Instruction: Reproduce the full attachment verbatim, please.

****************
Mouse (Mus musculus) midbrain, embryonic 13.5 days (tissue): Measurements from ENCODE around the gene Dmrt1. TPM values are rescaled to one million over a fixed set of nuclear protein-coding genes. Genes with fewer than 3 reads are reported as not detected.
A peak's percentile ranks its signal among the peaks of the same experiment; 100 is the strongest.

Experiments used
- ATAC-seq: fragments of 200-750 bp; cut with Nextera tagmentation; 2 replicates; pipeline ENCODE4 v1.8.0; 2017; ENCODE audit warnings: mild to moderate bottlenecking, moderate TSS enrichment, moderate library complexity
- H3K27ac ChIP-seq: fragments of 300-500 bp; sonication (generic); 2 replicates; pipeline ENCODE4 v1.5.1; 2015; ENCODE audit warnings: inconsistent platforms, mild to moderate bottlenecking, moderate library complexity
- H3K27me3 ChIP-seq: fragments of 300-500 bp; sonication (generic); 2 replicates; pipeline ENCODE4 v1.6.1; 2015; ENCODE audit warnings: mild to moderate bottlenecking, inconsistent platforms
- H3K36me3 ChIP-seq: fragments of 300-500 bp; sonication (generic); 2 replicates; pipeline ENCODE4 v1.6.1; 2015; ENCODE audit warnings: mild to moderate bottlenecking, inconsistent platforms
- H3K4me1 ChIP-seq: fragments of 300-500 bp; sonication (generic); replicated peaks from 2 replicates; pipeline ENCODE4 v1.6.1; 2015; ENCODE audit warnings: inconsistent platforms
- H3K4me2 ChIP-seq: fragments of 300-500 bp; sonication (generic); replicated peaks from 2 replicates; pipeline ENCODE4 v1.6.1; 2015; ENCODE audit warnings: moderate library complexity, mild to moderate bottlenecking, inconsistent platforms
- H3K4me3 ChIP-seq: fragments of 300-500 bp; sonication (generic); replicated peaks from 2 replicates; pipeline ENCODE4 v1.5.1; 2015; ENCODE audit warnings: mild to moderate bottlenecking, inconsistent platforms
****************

Mouse (Mus musculus) midbrain, embryonic 13.5 days (tissue): Measurements from ENCODE around the gene Dmrt1. TPM values are rescaled to one million over a fixed set of nuclear protein-coding genes. Genes with fewer than 3 reads are reported as not detected.
A peak's percentile ranks its signal among the peaks of the same experiment; 100 is the strongest.

Experiments used
- ATAC-seq: fragments of 200-750 bp; cut with Nextera tagmentation; 2 replicates; pipeline ENCODE4 v1.8.0; 2017; ENCODE audit warnings: mild to moderate bottlenecking, moderate TSS enrichment, moderate library complexity
- H3K27ac ChIP-seq: fragments of 300-500 bp; sonication (generic); 2 replicates; pipeline ENCODE4 v1.5.1; 2015; ENCODE audit warnings: inconsistent platforms, mild to moderate bottlenecking, moderate library complexity
- H3K27me3 ChIP-seq: fragments of 300-500 bp; sonication (generic); 2 replicates; pipeline ENCODE4 v1.6.1; 2015; ENCODE audit warnings: mild to moderate bottlenecking, inconsistent platforms
- H3K36me3 ChIP-seq: fragments of 300-500 bp; sonication (generic); 2 replicates; pipeline ENCODE4 v1.6.1; 2015; ENCODE audit warnings: mild to moderate bottlenecking, inconsistent platforms
- H3K4me1 ChIP-seq: fragments of 300-500 bp; sonication (generic); replicated peaks from 2 replicates; pipeline ENCODE4 v1.6.1; 2015; ENCODE audit warnings: inconsistent platforms
- H3K4me2 ChIP-seq: fragments of 300-500 bp; sonication (generic); replicated peaks from 2 replicates; pipeline ENCODE4 v1.6.1; 2015; ENCODE audit warnings: moderate library complexity, mild to moderate bottlenecking, inconsistent platforms
- H3K4me3 ChIP-seq: fragments of 300-500 bp; sonication (generic); replicated peaks from 2 replicates; pipeline ENCODE4 v1.5.1; 2015; ENCODE audit warnings: mild to moderate bottlenecking, inconsistent platforms